The legend of western outlaw “Billy the Kid” continues to thrive, with more theories on his life and death than Elvis sightings.

Can DNA from two human beings be separated from one source for testing after 125 years?

Private investigator Steve Sederwall thinks so.

Sederwall, a former Lincoln County New Mexico sheriff’s deputy, tracked down the workbench that held the young gunslinger’s lifeless body after he was shot by Lincoln County Sheriff Pat Garrett on July 14, 1881.

Some believe Garrett shot a young man named Billy Barlow, and that the real Billy the Kid got away. Those same believers also think it is Barlow who is buried in Billy the Kid’s grave in Fort Sumner, New Mexico.

What has not been reported are the results of the DNA test from the blood found on the bench. Many Billy the Kid historians have been anxiously awaiting a comparison to John Miller.

Miller was among many who claimed to be Billy the Kid. He died in a pioneer old folks home in Arizona in 1936. Sederwall and his partner, former Lincoln County Sheriff Tom Sullivan, exhumed Miller’s body and obtained his DNA a couple of years ago.

What has not been publicized until now is that testing revealed the bench holds blood samples from two individuals, not one, Sederwall said. And from an investigator’s standpoint, one of those two people was laid on the bench with a heart still pumping because the amount of blood was profuse. In other words, one of the individuals was still alive when they were placed on the bench.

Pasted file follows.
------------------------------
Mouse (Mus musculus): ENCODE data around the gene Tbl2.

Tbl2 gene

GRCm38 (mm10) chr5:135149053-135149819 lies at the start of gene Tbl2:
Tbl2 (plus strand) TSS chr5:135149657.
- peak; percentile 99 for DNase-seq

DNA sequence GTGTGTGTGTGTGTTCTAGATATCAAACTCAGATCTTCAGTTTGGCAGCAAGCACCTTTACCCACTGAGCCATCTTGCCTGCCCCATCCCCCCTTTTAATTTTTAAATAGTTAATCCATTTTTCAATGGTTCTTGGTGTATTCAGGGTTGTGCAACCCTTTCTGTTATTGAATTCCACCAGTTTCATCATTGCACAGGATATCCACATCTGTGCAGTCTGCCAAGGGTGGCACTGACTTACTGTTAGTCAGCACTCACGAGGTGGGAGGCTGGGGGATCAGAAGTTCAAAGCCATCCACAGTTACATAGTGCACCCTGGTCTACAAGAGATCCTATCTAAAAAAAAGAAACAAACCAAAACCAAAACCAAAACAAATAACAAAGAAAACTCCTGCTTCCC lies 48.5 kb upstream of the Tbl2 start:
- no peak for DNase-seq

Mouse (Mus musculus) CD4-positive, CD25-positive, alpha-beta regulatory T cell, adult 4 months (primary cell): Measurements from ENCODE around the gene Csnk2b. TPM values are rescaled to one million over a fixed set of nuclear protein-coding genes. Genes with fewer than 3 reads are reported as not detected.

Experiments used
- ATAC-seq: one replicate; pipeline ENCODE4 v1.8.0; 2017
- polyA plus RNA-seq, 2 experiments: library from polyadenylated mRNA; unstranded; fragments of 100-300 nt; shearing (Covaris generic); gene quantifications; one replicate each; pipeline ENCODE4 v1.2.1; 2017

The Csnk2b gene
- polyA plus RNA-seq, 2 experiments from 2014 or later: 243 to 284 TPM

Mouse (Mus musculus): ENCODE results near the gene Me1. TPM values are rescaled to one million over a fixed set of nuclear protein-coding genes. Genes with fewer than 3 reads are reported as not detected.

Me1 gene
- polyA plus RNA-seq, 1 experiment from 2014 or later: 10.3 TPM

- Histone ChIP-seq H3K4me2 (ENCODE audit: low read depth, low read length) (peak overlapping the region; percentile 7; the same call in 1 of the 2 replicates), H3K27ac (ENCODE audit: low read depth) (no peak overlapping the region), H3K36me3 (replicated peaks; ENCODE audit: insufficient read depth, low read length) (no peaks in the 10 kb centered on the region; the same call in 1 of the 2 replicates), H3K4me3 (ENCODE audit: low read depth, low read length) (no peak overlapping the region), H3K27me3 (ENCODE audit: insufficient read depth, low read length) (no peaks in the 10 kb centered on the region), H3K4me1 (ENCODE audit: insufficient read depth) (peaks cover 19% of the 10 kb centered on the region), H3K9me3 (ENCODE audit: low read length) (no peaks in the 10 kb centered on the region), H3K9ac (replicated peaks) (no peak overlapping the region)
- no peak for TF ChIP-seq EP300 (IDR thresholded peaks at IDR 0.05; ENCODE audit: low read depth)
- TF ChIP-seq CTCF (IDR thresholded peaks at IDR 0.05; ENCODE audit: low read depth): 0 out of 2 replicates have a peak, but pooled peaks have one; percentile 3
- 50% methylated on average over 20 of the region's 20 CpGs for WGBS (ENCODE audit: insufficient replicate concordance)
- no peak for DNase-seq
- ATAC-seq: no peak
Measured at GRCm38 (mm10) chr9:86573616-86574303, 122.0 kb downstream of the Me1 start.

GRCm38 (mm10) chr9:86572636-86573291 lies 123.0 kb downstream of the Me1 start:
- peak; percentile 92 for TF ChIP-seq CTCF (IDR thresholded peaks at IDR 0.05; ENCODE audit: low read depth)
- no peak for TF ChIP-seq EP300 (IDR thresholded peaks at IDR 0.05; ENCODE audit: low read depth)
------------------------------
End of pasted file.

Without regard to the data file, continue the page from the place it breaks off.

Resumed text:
What does this mean? Well, if tests reveal a match to Miller, it means that at some point he was lying on the table bleeding extensively. And remember… he did claim to be the Kid.

Sederwall said examination of Miller’s body showed old injuries and protruding front teeth and a jaw line that matched the Kid’s.

Sederwall said the process of separating two samples is cutting edge technology.

“It’s like looking through two negatives of a photograph of two different people,” Sederwall said.

Sederwall said the DNA testing is being done pro-bono and could take a long time for final results to be complete.

“A hot case can take as long as eight or nine months to get results,” Sederwall said. So he’s not surprised at the long wait.

But Sederwall remains confident they will someday get answers and the two samples will be separated.

“After all,” he said, “The DNA of three human beings was confirmed on the spear of the Iceman.”

Are the investigators still interested in digging up Brushy Bill Roberts in Hamilton for DNA testing? No.

Find out why in Monday’s edition of the Empire-Tribune.

ANGELIA JOINER is a staff writer for the Empire-Tribune. She can be reached at angelia.joiner@empiretribune.com or (254) 965-3124,ext. 238